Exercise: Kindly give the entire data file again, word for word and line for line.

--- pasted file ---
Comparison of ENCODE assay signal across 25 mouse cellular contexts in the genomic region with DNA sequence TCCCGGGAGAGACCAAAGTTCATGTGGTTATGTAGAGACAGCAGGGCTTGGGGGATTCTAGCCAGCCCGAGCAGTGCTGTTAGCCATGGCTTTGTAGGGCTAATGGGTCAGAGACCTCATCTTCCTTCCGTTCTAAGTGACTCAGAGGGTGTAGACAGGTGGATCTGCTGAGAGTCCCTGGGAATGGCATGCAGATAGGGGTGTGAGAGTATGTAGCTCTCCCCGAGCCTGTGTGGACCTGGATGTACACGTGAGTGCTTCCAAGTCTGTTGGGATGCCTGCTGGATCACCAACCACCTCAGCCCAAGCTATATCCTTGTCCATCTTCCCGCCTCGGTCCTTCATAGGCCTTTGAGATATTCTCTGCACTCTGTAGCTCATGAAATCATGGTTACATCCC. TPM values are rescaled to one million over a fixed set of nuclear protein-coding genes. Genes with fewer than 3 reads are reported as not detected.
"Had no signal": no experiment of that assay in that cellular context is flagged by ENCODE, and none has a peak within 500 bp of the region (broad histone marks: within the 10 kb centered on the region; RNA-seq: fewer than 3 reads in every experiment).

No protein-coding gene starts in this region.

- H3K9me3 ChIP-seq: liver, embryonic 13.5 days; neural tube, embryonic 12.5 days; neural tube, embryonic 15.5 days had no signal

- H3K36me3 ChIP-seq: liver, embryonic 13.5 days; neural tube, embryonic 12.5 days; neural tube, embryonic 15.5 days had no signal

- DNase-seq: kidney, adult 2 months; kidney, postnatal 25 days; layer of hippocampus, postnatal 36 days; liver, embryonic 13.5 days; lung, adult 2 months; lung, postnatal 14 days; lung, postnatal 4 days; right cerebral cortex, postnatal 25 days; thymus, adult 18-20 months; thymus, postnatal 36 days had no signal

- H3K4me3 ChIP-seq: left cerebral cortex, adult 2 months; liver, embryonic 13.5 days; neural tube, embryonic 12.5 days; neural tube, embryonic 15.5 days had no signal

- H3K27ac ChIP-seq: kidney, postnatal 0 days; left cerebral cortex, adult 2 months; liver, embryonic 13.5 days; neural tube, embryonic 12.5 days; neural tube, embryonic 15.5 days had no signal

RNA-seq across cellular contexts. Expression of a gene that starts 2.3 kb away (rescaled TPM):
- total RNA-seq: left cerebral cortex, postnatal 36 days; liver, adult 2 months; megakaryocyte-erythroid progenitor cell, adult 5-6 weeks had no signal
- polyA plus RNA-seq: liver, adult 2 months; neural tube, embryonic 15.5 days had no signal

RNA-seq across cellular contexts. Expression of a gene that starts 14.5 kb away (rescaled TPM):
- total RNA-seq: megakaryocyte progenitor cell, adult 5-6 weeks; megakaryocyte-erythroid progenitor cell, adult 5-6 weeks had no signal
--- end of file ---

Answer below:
Comparison of ENCODE assay signal across 25 mouse cellular contexts in the genomic region with DNA sequence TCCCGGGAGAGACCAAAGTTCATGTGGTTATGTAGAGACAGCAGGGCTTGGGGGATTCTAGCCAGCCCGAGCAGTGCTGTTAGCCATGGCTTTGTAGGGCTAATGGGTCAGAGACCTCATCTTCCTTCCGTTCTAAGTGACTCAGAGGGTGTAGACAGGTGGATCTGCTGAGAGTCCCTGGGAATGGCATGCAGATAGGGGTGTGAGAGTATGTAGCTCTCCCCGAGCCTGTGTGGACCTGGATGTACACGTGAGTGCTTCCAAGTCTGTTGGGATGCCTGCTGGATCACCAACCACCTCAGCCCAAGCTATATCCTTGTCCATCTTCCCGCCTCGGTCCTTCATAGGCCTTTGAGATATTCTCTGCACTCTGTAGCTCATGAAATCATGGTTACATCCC. TPM values are rescaled to one million over a fixed set of nuclear protein-coding genes. Genes with fewer than 3 reads are reported as not detected.
"Had no signal": no experiment of that assay in that cellular context is flagged by ENCODE, and none has a peak within 500 bp of the region (broad histone marks: within the 10 kb centered on the region; RNA-seq: fewer than 3 reads in every experiment).

No protein-coding gene starts in this region.

- H3K9me3 ChIP-seq: liver, embryonic 13.5 days; neural tube, embryonic 12.5 days; neural tube, embryonic 15.5 days had no signal

- H3K36me3 ChIP-seq: liver, embryonic 13.5 days; neural tube, embryonic 12.5 days; neural tube, embryonic 15.5 days had no signal

- DNase-seq: kidney, adult 2 months; kidney, postnatal 25 days; layer of hippocampus, postnatal 36 days; liver, embryonic 13.5 days; lung, adult 2 months; lung, postnatal 14 days; lung, postnatal 4 days; right cerebral cortex, postnatal 25 days; thymus, adult 18-20 months; thymus, postnatal 36 days had no signal

- H3K4me3 ChIP-seq: left cerebral cortex, adult 2 months; liver, embryonic 13.5 days; neural tube, embryonic 12.5 days; neural tube, embryonic 15.5 days had no signal

- H3K27ac ChIP-seq: kidney, postnatal 0 days; left cerebral cortex, adult 2 months; liver, embryonic 13.5 days; neural tube, embryonic 12.5 days; neural tube, embryonic 15.5 days had no signal

RNA-seq across cellular contexts. Expression of a gene that starts 2.3 kb away (rescaled TPM):
- total RNA-seq: left cerebral cortex, postnatal 36 days; liver, adult 2 months; megakaryocyte-erythroid progenitor cell, adult 5-6 weeks had no signal
- polyA plus RNA-seq: liver, adult 2 months; neural tube, embryonic 15.5 days had no signal

RNA-seq across cellular contexts. Expression of a gene that starts 14.5 kb away (rescaled TPM):
- total RNA-seq: megakaryocyte progenitor cell, adult 5-6 weeks; megakaryocyte-erythroid progenitor cell, adult 5-6 weeks had no signal